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Short Finance: How Can It Help You?

Written By:
November 01, 2010 at 12:47 AM

There have been quite a few news stories about the federal government’s latest effort to help homeowners avoid foreclosure. The program is called “Short Finance” and it’s designed to help people who couldn’t qualify for the Obama administration’s earlier program called Home Affordable Modification Program or HAMP.

Short Finance would effectively replace private mortgages with a new FHA backed mortgage for a lower amount. This could help some individuals stay in their homes. The new federal mortgage would reflect the home’s present value rather than the value of the older mortgage.

The big problem with this program is that not too many details are known about it at this time. Media reports indicate that short finance will be an effort for the government to take over mortgages that are “underwater.” A mortgage is underwater when the amount of money owed on a property exceeds the home’s value.

An example of this would be home that was valued at $500,000 and mortgaged for that amount in 2005. The house is now worth $300,000 because of the economic downturn but it is still mortgaged for $500,000. If the owner lost was unable to make the payments she would not be able to pay off the mortgage by simply selling the house.

Property values in many parts of the country have declined dramatically in the last few years. This has left many homeowners stuck with large mortgages they can’t pay and homes they can’t sell. The thinking behind Short Finance is letting the federal government takeover underwater mortgages would help the mortgage market recover.

How Short Finance Could Help Homeowners

The main way Fhort Finance could help homeowners would be to reduce the principal of the mortgage to a smaller amount that would be easier to pay off. In most cases the mortgage principal would be reduced to 97.75% of the home’s current value.

This would mean that the amount owed on a home worth $200,000 but mortgaged for $350,000 would be reduced to $191,500. This could obviously help a homeowner get out of a lot of mortgage debt.

For persons who can qualify for it, Short Finance sounds like a pretty good deal. Unfortunately there are restrictions on who can apply for it. Both the homeowner and the mortgage lender would have to agree to it. It is not clear what will happen if mortgage lenders don’t go along with this program or how many mortgage lenders are willing to join the program.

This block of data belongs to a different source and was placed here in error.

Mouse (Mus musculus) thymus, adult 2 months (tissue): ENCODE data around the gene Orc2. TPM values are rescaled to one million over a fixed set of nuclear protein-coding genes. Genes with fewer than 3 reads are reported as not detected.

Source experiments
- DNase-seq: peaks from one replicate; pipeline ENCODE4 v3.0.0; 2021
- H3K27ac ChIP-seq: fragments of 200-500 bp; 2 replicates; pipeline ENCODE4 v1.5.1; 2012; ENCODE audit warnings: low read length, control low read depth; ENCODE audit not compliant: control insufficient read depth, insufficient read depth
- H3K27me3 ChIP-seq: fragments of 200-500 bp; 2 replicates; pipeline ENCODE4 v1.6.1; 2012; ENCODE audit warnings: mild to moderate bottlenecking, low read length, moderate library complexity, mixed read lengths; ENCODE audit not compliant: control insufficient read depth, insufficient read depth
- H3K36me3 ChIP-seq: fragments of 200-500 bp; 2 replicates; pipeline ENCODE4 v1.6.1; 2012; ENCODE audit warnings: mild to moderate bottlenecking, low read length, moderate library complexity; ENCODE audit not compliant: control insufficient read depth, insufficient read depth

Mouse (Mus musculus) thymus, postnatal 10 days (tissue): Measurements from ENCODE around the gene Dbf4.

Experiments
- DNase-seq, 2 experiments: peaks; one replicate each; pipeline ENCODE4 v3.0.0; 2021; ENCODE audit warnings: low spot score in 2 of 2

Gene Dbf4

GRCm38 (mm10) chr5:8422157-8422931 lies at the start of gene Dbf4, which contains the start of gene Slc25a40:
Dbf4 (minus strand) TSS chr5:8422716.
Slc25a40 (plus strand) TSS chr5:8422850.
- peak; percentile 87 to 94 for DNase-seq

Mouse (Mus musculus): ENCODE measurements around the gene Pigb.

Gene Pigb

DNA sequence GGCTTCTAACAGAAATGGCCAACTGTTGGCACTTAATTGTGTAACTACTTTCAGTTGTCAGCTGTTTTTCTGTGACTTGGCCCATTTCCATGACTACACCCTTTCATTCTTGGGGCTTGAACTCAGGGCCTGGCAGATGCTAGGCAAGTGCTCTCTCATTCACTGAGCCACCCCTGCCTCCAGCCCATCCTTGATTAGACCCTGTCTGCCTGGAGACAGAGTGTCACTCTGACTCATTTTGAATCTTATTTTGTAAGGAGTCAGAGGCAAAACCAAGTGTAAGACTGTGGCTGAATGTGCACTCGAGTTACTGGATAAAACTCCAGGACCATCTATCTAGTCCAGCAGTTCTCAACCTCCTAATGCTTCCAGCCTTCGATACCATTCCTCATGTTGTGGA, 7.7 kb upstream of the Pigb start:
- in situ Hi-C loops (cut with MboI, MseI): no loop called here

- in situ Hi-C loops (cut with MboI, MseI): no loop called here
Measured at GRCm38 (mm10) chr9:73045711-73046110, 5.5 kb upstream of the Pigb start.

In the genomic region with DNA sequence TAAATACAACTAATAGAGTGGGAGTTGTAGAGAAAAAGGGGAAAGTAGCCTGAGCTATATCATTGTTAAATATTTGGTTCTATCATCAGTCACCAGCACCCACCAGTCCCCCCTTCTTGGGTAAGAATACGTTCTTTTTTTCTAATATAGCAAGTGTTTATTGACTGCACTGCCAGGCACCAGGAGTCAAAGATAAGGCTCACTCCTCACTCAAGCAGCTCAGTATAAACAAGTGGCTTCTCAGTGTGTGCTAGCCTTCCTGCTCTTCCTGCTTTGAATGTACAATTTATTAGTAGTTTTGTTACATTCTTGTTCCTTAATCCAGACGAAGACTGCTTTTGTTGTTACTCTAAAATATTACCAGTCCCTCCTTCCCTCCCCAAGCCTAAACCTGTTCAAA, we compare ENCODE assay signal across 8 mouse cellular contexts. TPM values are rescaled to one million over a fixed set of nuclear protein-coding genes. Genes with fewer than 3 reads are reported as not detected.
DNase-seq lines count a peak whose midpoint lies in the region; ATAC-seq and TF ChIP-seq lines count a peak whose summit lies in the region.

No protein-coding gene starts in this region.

Lenders Might Not Go Along

Something that could hinder this program would be the refusal of mortgage lenders to go along with it. The Wall Street Journal has reported that some lenders might refuse to offer Short Finance because of fear they could be sued by investors who purchased mortgage backed securities.

Who Can Qualify for Short Finance

The major qualification for Short Finance is that a mortgage must be issued by a private mortgage lender. Mortgages from Freddie Mac and Fannie Mae and FHA backed mortgages will not be covered by this program. There are other programs such as HARP that are designed to help persons with those mortgages.

Other requirements are that the mortgage be on a person’s principal residence. Second homes and rental properties will not qualify for Short Finance.

Persons with second mortgages would be able to participate in Short Finance but the amount of the second mortgage can’t exceed 115% of the home. This program could help individuals who have more than one mortgage on their home.

This means that persons who didn’t qualify for HAMP could qualify for Short Finance. Some persons who qualified for HAMP could also participate in this program.

How much will it Cost?

The cost for Short Finance hasn’t been worked out but news reports indicate that persons who participate will pay transaction fees. The amount of these transactions fees hasn’t been determined yet.

Participants will also have to purchase to homeowner’s insurance which can be very costly. Anybody who gets an FHA backed mortgage is required to get homeowner’s insurance.

Some participants could also face an increase in federal income tax because the IRS does regard debt forgiveness as “income.” This could increase some people’s tax burden but this debt could be covered by the mortgage tax deduction.

Other Effects

A big drawback to this program is that Short Finance refinancing will be reported to the big three credit bureaus. This could lower a homeowner’s credit score and make it more difficult for them to get credit cards and mortgages in the future.

How to Apply

The details of this program haven’t been completely worked out yet. No announcements about how to apply for short finance have been made yet.

Persons interested in this program should fill out our Short Finance Form and speak to a mortgage broker. State housing authorities could also be of some help in applying for Short Finance.

Homeowners who are afraid of foreclosure should also contact their state housing authority. State housing authorities have programs to help persons facing foreclosure including no interest loans to pay mortgage payments with.





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